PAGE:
Daniel Clowes, Charles Burns, Ivan Brunetti... three fantastic artists who are part of the new Pigeon Press Gallery, founded by Alvin Buenaventura (editor of The Art of Daniel Clowes). Pigeon Press sells original art and limited prints. They will also be publishing comics later this year, and I'm looking forward to this, because Alvin published a bunch of great books and comics (as well as the stupendous Comic Art magazine) in years past when he ran Buenaventura Publishing.
The Netherlands' Rijksmuseum encourages the public to download and remix its 150,000 artistic masterworks. Now, it's sponsoring a contest. Use their art to create new art and you could win €1,500 and a chance to sell your work in their museum shop. — Maggie
Every two years, Minnesota artists build a temporary village on a frozen lake near Minneapolis, crafting colorful, creative parodies of traditional ice fishing shanties that are open to the public for four weekends. The event is juried. Dozens of groups submit proposals for shanties, but only 20 are chosen. Each shanty has a theme, and each theme comes with some kind of interactive programming — whether scheduled events or stuff to do in the shanty as you wander through. In 2012, 20,000 people visited the shanties at Medicine Lake. (That year, I followed some Minneapolis makers as they built and launched their monster-themed shanty.)
The 2014 Art Shanty Project opened last weekend on White Bear Lake, north of St. Paul, and my husband I took our daughter and went to see what we could see.
Socks Studio has a short article and a bunch of photos of "The Toy."
“The Toy” was a self-assembly project made in 1951 by Charles and Ray Eames and sold by Sears, Roebuck and Co. This construction kit for children sums up the simplicity and playfulness of most of the Eames’ works. It comprised dowels with pierced ends, pipe cleaners and brightly colored panels (four square and four triangles) of plastic-coated resistant stiff paper. The pieces of “the Toy” came packed in a hexagonal tube and could be used to produce multiple structures, playhouses, theatres and shelters.
Drew Friedman is one of the best portrait artists alive. I once had the opportunity to see a few pieces of his original art and was surprised to see how small they were. The originals are smaller than the printed version. This is the opposite of how most illustrators work. The usual route is to create work that's larger than it appears in print. I don't know how Drew is able to include so much detail in his drawings. He must have excellent eyesight and a steady hand.
So, if you are going to see Drew's Old Jewish Comedians exhibit at The Society of Illustrators in New York (March 05, 2014 - May 03, 2014), bring a pair of strong reading glasses. That way you'll be able to appreciate every one of Drew's lovingly applied liver spots. If you can't make it to the show, I highly recommend Drew's three Old Jewish Comedians books, published by Fantagraphics.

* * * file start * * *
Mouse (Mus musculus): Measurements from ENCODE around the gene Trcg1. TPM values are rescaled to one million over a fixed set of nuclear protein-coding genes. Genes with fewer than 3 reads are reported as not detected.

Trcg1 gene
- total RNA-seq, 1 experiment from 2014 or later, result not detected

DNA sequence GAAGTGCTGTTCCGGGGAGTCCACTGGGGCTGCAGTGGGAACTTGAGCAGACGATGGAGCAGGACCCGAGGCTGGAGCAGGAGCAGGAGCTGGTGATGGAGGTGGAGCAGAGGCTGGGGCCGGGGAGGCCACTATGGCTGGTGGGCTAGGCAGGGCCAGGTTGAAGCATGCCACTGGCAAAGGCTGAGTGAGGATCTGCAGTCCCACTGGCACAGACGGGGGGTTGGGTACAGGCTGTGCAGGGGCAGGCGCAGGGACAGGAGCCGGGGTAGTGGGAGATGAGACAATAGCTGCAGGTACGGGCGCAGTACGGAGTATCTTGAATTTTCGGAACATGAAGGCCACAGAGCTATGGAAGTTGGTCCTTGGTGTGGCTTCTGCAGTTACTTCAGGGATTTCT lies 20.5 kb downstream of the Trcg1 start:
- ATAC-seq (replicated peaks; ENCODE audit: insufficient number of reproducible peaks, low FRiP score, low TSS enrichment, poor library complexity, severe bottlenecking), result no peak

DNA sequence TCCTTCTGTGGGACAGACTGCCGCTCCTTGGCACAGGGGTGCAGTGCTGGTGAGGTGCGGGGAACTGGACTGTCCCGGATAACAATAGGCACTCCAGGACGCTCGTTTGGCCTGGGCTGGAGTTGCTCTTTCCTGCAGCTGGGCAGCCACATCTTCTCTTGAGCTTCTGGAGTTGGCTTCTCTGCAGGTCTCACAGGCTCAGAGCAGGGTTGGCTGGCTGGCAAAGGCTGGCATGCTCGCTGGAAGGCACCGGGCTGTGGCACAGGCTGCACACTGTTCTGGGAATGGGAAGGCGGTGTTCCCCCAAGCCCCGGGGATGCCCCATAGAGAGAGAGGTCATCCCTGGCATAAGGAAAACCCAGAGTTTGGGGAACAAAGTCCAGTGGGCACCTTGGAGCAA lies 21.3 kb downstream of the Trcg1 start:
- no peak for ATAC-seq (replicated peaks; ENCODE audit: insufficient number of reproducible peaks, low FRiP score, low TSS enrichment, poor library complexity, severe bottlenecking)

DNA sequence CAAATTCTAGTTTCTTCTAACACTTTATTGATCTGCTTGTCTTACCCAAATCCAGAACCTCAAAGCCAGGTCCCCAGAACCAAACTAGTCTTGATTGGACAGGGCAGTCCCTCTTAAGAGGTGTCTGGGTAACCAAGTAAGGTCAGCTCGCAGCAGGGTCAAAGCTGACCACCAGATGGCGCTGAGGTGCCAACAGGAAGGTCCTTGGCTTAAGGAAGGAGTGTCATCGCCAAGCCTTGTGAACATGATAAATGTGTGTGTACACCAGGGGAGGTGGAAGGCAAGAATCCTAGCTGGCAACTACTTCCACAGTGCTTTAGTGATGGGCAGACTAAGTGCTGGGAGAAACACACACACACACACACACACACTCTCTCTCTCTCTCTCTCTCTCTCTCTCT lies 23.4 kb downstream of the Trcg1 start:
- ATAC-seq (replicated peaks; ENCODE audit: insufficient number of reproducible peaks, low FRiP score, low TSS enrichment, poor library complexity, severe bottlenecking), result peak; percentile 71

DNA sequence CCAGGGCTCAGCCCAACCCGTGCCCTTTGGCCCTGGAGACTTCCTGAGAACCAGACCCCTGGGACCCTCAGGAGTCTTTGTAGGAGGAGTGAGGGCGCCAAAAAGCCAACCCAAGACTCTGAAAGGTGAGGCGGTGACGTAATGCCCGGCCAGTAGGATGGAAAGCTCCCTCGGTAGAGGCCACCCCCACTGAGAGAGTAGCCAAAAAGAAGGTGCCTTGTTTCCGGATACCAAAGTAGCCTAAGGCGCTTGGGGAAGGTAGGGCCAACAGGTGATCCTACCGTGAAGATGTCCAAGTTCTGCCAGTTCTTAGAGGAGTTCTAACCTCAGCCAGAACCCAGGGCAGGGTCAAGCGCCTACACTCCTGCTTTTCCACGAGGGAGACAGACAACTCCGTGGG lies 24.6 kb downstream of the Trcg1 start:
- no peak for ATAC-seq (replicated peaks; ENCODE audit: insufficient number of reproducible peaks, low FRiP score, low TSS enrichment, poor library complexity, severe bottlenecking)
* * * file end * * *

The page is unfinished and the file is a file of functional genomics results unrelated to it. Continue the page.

Project Loon's consumer-side antenna — i.e. the thing that bolts onto users' houses to receive an Internet signal from balloons in the stratosphere
Working at Google X is a dream job for makers and designers. It's the "moonshot factory" where the self-driving car, Glass, Project Loon, and other futuristic technologies are being developed. Mason Currey of Core77 got an invitation to visit X and he reported on what he learned there.
Artist Marion Peck and her husband, Mark Ryden at Pixit book signing at the Taschen bookstore in the Los Angeles Farmers' Market on 21 December 2013 (Photo: Mark Frauenfelder).
"Fuzzy bunnies, big-eyed girls, meat, magic, and mystery." That's Taschen Books' capsule description of the things that artist Mark Ryden often includes in his surreal, cotton-candy-colored paintings. They did't include "Abraham Lincoln, snow, and candy," but that's OK. You'll figure that out on your own when you see the masterfully-rendered paintings in the pages of his latest book, Pinxit, which came out in April.
Arie van't Riet was an x-ray physicist who worked in hospitals in the Netherlands. A few years ago, he turned his skill with x-rays to art, creating some really beautiful and far-out images of animals, insects, and flowers. You can see some of his art at the My Modern Met blog, and watch van't Riet explain how he creates these images in a TEDx talk.
Tolkien, perhaps rightly in marketing terms, though with the insistent literalism that makes writers writers (which is to say: not artists), demanded, of Barbara Remington's cover art for Lord of the Rings, "What has it got to do with the story? Where is this place? Why a Lion and emus? And what is the thing in the foreground with the pink bulbs?"
Gweek is a podcast where the editors and friends of Boing Boing talk about comic books, science fiction and fantasy, video games, board games, TV shows, music, movies, tools, gadgets, apps, and other neat stuff.
My guest today Chip Kidd. For more 26 years Kidd has designed over 1000 iconic award-winning book covers that have revolutionized and inspired jacket design. He’s the author of The Cheese Monkeys, The Learners, the graphic novel Batman: Death by Design, and many other books about comics and design. Hailed by USA Today as "the closest thing to a rock star" in graphic design you can find him online at ChipKidd.com.